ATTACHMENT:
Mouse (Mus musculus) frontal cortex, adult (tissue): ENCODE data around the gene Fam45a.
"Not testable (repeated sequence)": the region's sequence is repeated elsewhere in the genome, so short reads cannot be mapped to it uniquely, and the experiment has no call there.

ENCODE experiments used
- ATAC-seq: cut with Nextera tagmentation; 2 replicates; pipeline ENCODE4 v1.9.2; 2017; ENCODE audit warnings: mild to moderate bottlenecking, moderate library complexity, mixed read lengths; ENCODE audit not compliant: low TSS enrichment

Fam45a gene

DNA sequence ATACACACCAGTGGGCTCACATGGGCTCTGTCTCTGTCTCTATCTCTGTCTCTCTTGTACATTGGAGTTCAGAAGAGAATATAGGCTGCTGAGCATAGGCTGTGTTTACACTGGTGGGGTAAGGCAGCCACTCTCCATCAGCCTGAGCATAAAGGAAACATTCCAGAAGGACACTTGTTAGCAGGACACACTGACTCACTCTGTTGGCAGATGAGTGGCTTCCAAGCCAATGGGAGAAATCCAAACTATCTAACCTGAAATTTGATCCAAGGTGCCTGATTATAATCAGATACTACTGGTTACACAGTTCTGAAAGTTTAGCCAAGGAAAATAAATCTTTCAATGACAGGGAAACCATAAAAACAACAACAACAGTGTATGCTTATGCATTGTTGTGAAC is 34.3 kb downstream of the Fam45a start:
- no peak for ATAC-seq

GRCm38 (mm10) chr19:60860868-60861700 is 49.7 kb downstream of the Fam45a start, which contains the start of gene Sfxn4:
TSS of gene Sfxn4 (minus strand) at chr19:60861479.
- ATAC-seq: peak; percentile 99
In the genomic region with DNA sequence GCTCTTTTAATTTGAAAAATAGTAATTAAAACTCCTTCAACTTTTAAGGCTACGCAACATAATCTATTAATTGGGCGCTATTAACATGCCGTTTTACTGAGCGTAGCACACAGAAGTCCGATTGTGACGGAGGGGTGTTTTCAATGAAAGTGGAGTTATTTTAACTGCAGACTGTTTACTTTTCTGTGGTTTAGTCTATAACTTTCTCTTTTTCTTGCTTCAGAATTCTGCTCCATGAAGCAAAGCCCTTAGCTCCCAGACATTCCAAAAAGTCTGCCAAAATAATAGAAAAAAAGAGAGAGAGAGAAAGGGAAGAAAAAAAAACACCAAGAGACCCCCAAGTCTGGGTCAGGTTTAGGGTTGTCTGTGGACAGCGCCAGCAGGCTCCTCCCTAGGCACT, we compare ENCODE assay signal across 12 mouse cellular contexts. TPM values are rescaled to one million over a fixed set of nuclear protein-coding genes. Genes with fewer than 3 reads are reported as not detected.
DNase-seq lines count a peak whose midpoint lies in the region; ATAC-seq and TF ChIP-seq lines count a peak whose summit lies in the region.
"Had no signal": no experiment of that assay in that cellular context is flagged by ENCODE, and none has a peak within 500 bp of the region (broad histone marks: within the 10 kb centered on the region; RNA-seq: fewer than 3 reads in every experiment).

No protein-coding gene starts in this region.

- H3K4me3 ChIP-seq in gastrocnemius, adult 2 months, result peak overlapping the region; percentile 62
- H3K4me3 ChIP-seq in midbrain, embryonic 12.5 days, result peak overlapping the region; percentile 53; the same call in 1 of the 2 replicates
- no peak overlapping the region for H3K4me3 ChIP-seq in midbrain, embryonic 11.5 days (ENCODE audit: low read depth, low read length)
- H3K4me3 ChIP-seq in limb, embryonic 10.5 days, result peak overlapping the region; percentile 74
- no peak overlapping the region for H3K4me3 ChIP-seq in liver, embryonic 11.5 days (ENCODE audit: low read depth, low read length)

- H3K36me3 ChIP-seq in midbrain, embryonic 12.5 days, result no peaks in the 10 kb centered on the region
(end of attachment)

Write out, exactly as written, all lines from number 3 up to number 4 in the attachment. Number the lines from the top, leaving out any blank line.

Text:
ENCODE experiments used
- ATAC-seq: cut with Nextera tagmentation; 2 replicates; pipeline ENCODE4 v1.9.2; 2017; ENCODE audit warnings: mild to moderate bottlenecking, moderate library complexity, mixed read lengths; ENCODE audit not compliant: low TSS enrichment